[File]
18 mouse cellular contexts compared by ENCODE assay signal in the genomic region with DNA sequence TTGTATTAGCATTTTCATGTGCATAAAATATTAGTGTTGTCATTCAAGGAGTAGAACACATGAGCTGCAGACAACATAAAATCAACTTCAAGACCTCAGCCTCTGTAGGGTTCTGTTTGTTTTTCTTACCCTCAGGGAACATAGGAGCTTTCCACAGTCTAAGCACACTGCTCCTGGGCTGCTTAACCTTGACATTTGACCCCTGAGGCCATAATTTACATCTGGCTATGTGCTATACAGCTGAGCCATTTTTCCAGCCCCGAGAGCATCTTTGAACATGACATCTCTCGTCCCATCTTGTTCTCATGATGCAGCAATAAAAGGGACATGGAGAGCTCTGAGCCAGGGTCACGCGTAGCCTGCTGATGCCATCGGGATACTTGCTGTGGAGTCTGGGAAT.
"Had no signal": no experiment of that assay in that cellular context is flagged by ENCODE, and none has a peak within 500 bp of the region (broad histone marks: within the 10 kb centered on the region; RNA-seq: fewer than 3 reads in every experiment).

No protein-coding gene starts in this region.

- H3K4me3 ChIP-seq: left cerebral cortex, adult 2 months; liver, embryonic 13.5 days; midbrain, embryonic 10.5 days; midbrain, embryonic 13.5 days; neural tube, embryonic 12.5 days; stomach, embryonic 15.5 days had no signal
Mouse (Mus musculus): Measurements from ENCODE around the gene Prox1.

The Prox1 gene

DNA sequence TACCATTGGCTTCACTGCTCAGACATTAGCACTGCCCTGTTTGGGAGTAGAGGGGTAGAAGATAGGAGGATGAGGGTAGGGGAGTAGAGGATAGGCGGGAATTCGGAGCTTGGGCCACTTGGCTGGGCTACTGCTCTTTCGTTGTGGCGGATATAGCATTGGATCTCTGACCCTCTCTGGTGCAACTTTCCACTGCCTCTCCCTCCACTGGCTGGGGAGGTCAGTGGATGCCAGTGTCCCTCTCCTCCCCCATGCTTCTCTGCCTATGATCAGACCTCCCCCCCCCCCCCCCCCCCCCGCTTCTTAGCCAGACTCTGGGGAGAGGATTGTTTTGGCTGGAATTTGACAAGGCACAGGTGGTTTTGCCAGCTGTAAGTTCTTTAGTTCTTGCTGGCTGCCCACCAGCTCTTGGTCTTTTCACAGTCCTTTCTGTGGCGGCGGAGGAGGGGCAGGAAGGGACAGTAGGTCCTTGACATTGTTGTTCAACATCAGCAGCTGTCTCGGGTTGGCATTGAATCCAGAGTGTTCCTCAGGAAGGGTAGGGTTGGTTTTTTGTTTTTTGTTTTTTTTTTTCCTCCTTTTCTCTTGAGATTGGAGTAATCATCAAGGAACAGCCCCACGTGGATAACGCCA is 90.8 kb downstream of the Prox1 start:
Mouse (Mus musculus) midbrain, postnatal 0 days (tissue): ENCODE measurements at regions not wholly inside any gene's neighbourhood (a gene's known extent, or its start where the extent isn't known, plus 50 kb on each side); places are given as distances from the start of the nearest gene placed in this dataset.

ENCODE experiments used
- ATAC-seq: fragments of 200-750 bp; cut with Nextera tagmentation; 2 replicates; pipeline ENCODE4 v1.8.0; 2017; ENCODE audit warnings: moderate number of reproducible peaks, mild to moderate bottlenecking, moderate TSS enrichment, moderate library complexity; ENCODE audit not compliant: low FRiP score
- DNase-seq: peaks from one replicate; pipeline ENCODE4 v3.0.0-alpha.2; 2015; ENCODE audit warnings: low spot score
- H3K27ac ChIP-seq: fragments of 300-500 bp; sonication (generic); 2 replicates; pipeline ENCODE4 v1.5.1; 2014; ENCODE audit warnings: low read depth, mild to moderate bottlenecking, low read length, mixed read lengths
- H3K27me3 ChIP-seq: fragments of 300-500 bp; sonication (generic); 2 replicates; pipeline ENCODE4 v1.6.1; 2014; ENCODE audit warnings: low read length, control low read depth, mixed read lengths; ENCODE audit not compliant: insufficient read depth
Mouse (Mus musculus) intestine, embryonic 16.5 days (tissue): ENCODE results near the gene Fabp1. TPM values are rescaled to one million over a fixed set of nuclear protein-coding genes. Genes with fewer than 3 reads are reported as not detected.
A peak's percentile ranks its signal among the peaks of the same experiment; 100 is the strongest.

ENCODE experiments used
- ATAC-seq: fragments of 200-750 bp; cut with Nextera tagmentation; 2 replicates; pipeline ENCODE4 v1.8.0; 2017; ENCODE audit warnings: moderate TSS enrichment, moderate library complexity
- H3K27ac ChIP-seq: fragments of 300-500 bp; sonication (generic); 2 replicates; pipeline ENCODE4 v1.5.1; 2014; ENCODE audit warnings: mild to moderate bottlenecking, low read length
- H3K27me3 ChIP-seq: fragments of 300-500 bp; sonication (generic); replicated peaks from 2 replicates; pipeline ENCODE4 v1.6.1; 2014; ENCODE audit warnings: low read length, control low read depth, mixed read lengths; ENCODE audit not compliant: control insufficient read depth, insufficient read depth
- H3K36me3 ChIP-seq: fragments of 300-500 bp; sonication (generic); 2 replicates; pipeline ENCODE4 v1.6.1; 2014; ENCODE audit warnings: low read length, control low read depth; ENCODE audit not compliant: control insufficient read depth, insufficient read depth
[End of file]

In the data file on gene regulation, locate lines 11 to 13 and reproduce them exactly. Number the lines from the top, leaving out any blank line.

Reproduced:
- DNase-seq: peaks from one replicate; pipeline ENCODE4 v3.0.0-alpha.2; 2015; ENCODE audit warnings: low spot score
- H3K27ac ChIP-seq: fragments of 300-500 bp; sonication (generic); 2 replicates; pipeline ENCODE4 v1.5.1; 2014; ENCODE audit warnings: low read depth, mild to moderate bottlenecking, low read length, mixed read lengths
- H3K27me3 ChIP-seq: fragments of 300-500 bp; sonication (generic); 2 replicates; pipeline ENCODE4 v1.6.1; 2014; ENCODE audit warnings: low read length, control low read depth, mixed read lengths; ENCODE audit not compliant: insufficient read depth